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Friday, June 06, 2008

Lessons learned this primary season

Shameless plug for my ed-op in this week's Triangle...

It's been a long, arduous trek the past five months, but finally the presidential primary season has come to a close. For Republicans, it was over months ago when Sen. John McCain emerged as the de facto nominee; for Democrats, the contest wrapped up June 3 as Sen. Barack Obama obtained the magic number of delegates to clinch the nomination. As of press time it was reported by the New York Times on June 5 that Sen. Hillary Rodham Clinton is slated to concede the race June 7.

Critics have been calling for Clinton to drop out for quite some time now, and for a while she seemed to be clinging to the pipedream that she was "winning the popular vote."

There is no national total of the "popular vote" in the primaries. They are a mash-up of caucuses and primary elections, and the rules vary widely in each state. Every state is different and has the right to decide what works best for its residents, keeping in mind the regulations set forth by the Democratic National Committee. The goal of the primaries is not to determine the will of the American people; it is to determine the will of the Democratic Party in a given state, and in turn transmit that will via delegates to the national convention in August.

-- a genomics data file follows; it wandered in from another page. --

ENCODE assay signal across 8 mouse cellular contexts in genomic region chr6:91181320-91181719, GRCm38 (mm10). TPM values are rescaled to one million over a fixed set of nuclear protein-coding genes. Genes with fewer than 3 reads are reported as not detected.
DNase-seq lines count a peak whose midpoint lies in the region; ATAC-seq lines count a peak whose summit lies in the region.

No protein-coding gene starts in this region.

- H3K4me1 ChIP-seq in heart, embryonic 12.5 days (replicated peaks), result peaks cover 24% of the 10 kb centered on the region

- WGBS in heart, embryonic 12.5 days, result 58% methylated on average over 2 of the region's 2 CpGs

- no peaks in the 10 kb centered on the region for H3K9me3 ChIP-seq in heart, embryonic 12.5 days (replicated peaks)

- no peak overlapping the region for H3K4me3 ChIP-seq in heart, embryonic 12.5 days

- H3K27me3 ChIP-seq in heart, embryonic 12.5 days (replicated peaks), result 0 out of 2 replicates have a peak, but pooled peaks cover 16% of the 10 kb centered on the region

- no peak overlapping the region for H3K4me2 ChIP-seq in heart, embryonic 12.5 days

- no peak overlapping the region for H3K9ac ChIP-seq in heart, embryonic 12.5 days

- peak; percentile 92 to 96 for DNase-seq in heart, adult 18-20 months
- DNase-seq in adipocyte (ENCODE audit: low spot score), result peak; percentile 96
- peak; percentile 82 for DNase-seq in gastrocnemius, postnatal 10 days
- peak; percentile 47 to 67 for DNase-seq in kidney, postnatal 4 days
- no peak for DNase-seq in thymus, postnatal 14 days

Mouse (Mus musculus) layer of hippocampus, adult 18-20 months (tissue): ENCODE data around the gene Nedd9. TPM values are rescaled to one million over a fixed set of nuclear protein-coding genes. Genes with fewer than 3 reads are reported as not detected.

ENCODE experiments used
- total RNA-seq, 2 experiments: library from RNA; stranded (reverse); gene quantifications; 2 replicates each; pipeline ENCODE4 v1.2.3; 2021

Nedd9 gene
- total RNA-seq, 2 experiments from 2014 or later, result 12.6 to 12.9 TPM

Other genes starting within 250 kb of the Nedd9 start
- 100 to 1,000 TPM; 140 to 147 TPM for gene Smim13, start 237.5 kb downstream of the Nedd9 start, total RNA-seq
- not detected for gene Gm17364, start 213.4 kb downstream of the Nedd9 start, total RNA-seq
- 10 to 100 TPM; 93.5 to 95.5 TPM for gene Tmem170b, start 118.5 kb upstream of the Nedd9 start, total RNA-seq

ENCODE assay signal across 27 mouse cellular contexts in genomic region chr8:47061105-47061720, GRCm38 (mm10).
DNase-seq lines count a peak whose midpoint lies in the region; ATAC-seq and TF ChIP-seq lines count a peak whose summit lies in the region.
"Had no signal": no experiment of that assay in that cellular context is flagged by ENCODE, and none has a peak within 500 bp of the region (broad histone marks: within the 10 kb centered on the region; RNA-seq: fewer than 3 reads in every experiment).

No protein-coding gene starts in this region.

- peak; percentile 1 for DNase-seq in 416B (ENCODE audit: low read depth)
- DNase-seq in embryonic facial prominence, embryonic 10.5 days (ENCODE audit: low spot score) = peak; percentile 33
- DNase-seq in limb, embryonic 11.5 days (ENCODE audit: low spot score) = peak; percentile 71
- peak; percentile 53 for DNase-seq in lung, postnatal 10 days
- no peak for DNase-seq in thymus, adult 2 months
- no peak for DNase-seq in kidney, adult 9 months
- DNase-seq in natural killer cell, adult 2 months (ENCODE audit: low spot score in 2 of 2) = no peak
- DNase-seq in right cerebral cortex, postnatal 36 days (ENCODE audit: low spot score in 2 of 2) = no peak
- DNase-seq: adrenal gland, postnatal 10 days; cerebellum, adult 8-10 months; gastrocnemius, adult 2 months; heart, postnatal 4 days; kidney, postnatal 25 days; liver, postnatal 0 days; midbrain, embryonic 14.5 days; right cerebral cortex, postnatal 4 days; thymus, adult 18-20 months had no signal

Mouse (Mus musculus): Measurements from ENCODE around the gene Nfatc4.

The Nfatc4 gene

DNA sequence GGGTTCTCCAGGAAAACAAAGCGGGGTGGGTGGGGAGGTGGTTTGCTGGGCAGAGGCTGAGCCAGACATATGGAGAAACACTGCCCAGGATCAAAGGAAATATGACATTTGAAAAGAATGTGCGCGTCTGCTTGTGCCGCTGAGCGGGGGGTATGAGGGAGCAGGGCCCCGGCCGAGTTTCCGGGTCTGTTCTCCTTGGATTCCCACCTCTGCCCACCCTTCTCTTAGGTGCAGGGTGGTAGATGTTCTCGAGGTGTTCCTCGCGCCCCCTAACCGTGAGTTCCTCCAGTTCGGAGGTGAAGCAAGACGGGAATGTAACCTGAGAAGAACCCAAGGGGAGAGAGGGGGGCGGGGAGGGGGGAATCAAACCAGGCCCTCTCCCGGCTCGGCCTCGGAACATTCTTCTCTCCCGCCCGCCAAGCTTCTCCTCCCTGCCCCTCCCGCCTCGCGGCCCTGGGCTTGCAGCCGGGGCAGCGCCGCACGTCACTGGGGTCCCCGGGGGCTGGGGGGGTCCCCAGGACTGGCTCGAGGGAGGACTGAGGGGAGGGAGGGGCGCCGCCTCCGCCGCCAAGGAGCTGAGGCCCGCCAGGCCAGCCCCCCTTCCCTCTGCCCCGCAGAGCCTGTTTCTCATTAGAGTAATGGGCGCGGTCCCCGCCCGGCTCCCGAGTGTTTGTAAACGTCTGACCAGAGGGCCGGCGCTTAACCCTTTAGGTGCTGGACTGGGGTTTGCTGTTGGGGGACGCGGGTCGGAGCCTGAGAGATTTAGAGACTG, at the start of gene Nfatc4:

The only thing that matters in the primaries is the delegate count. It's not disenfranchisement; it's how the system works.